Bezos, who is set to step down from his role as CEO this year, said: “Despite what we’ve accomplished, it’s clear to me that we need a better vision for our employees’ success.”
The pledge closely follows a union battle with Amazon workers in Bessemer, Alabama, who cast ballots over whether to form a union, but ultimately lost.
In the letter, Bezos said: “Does your chair take comfort in the outcome of the recent union vote in Bessemer? No, he doesn’t. I think we need to do a better job for our employees. While the voting results were lopsided and our direct relationship with employees is strong, it’s clear to me that we need a better vision for how we create value for employees – a vision for their success.”
Responding to this statement, Stuart Appelbaum, president of the Retail, Wholesale and Department Store Union (RWDSU), said: “The impact on Amazon’s reputation by this campaign has been devastating, regardless of the vote result. We have initiated a global debate about the way Amazon treats its employees.
“Bezos’s admission today demonstrates that what we have been saying about workplace conditions is correct. But his admission won’t change anything, workers need a union – not just another Amazon public relations effort in damage control.”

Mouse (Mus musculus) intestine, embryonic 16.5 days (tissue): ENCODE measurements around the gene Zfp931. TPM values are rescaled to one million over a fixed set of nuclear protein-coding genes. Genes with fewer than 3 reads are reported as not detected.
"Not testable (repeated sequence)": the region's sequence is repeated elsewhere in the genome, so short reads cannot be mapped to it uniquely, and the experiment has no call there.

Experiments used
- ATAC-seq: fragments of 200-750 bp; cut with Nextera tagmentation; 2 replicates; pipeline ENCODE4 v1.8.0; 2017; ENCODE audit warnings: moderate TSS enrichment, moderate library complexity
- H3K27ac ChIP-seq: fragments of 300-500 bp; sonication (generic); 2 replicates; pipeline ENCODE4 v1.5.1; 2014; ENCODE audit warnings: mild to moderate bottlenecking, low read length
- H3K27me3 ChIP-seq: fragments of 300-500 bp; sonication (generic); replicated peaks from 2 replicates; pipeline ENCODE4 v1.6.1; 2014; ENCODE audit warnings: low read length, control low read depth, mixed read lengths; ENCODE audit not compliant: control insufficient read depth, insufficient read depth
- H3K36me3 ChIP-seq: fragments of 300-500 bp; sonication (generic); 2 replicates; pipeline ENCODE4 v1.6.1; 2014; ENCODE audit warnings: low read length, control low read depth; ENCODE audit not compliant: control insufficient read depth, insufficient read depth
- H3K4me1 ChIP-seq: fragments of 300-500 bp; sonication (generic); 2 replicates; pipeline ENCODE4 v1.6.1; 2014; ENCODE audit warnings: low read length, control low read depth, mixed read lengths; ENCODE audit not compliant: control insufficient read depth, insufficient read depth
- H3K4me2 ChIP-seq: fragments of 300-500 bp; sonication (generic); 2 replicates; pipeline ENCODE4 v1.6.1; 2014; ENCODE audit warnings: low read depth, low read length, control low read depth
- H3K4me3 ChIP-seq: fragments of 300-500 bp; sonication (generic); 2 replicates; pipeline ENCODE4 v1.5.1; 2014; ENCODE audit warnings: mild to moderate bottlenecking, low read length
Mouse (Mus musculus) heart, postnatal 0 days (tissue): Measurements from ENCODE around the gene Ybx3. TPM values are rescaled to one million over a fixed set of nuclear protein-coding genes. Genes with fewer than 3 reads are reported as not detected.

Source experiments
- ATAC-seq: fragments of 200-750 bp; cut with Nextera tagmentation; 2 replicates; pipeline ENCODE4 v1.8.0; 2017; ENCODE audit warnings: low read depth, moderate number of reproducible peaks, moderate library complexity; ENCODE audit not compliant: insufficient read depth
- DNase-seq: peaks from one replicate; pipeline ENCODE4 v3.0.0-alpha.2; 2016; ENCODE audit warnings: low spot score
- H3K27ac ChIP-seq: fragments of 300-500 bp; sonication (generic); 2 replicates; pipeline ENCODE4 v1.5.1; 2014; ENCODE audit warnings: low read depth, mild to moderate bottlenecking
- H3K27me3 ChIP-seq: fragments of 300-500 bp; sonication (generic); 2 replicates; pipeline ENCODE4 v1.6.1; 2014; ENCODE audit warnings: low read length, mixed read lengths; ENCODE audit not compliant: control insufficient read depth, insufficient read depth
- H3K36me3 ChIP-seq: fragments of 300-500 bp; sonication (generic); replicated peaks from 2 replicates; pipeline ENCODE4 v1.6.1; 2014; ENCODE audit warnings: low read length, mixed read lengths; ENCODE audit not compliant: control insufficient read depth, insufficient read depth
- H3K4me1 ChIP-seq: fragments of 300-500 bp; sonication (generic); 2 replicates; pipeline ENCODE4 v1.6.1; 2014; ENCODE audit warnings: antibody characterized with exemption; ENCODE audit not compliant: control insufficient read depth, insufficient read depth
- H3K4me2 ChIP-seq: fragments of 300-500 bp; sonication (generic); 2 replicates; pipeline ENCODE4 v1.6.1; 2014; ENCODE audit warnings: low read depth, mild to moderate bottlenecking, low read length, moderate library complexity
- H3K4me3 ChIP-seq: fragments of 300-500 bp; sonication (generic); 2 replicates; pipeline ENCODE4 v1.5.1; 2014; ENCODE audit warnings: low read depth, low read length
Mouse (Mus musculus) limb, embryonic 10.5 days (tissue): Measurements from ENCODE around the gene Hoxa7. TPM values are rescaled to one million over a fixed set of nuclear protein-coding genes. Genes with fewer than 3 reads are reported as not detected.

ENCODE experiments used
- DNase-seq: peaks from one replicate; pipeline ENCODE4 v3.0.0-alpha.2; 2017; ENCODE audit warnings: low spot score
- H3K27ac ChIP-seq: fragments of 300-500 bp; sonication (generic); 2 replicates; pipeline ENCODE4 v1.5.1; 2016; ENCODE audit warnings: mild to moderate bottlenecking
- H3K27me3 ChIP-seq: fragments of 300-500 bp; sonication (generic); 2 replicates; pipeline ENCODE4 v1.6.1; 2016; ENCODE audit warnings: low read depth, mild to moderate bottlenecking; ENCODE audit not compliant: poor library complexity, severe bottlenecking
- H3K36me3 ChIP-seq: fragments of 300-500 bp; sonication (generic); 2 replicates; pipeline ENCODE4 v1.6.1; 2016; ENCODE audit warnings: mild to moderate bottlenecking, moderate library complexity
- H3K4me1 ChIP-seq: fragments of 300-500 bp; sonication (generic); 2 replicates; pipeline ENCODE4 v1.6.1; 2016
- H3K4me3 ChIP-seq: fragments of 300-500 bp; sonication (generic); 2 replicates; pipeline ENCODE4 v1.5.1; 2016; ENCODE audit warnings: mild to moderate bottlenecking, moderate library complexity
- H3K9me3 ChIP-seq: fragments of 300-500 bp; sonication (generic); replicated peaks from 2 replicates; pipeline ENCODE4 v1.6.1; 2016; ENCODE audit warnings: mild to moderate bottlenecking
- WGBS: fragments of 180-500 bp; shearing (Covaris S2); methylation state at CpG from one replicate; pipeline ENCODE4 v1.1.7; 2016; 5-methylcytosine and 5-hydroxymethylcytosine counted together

Bezos’ letter also comes amid further criticism of employee treatment at the company. A recent leaked memo to delivery staff showed that the group explicitly told its workers to avoid urinating in bottles while on duty, despite denials it made on 25 March, for example.
Workers reportedly told the Intercept that they were “implicitly forced” to urinate and defecate while out for delivery, as too many undelivered packages would cause them to “end up losing our jobs”.
In his latest letter to shareholders, Bezos wrote that “if you read some of the news reports, you might think we have no care for employees”.
He said: “In those reports, our employees are sometimes accused of being desperate souls and treated as robots. That’s not accurate. They’re sophisticated and thoughtful people who have options for where to work. When we survey fulfillment center employees, 94% say they would recommend Amazon to a friend as a place to work.
“Employees are able to take informal breaks throughout their shifts to stretch, get water, use the restroom, or talk to a manager, all without impacting their performance. These informal work breaks are in addition to the 30-minute lunch and 30-minute break built into their normal schedule.”